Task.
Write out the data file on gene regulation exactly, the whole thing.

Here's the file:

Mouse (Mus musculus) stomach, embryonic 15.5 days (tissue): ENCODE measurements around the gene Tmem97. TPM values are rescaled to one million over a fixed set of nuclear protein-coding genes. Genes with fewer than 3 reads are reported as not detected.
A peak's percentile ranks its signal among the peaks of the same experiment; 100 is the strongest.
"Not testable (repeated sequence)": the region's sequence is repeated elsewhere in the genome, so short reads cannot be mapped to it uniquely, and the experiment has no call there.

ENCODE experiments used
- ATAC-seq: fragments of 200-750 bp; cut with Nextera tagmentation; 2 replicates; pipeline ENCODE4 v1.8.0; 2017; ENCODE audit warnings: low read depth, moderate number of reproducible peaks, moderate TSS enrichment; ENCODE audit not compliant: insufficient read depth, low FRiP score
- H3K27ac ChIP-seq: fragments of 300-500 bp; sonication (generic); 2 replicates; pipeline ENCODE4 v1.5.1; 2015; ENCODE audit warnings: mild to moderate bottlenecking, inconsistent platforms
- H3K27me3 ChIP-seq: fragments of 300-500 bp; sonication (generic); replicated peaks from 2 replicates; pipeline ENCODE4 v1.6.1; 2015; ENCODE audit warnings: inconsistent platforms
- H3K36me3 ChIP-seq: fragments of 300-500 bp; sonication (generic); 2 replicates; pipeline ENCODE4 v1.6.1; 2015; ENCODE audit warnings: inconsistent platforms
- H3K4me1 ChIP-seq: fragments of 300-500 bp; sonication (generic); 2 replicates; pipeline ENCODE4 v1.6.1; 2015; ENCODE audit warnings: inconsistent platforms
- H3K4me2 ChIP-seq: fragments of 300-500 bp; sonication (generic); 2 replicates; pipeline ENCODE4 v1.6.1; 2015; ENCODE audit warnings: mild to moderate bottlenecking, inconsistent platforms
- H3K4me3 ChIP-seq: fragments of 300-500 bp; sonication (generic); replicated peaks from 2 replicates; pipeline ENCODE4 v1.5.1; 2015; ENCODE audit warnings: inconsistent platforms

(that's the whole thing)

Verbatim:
Mouse (Mus musculus) stomach, embryonic 15.5 days (tissue): ENCODE measurements around the gene Tmem97. TPM values are rescaled to one million over a fixed set of nuclear protein-coding genes. Genes with fewer than 3 reads are reported as not detected.
A peak's percentile ranks its signal among the peaks of the same experiment; 100 is the strongest.
"Not testable (repeated sequence)": the region's sequence is repeated elsewhere in the genome, so short reads cannot be mapped to it uniquely, and the experiment has no call there.

ENCODE experiments used
- ATAC-seq: fragments of 200-750 bp; cut with Nextera tagmentation; 2 replicates; pipeline ENCODE4 v1.8.0; 2017; ENCODE audit warnings: low read depth, moderate number of reproducible peaks, moderate TSS enrichment; ENCODE audit not compliant: insufficient read depth, low FRiP score
- H3K27ac ChIP-seq: fragments of 300-500 bp; sonication (generic); 2 replicates; pipeline ENCODE4 v1.5.1; 2015; ENCODE audit warnings: mild to moderate bottlenecking, inconsistent platforms
- H3K27me3 ChIP-seq: fragments of 300-500 bp; sonication (generic); replicated peaks from 2 replicates; pipeline ENCODE4 v1.6.1; 2015; ENCODE audit warnings: inconsistent platforms
- H3K36me3 ChIP-seq: fragments of 300-500 bp; sonication (generic); 2 replicates; pipeline ENCODE4 v1.6.1; 2015; ENCODE audit warnings: inconsistent platforms
- H3K4me1 ChIP-seq: fragments of 300-500 bp; sonication (generic); 2 replicates; pipeline ENCODE4 v1.6.1; 2015; ENCODE audit warnings: inconsistent platforms
- H3K4me2 ChIP-seq: fragments of 300-500 bp; sonication (generic); 2 replicates; pipeline ENCODE4 v1.6.1; 2015; ENCODE audit warnings: mild to moderate bottlenecking, inconsistent platforms
- H3K4me3 ChIP-seq: fragments of 300-500 bp; sonication (generic); replicated peaks from 2 replicates; pipeline ENCODE4 v1.5.1; 2015; ENCODE audit warnings: inconsistent platforms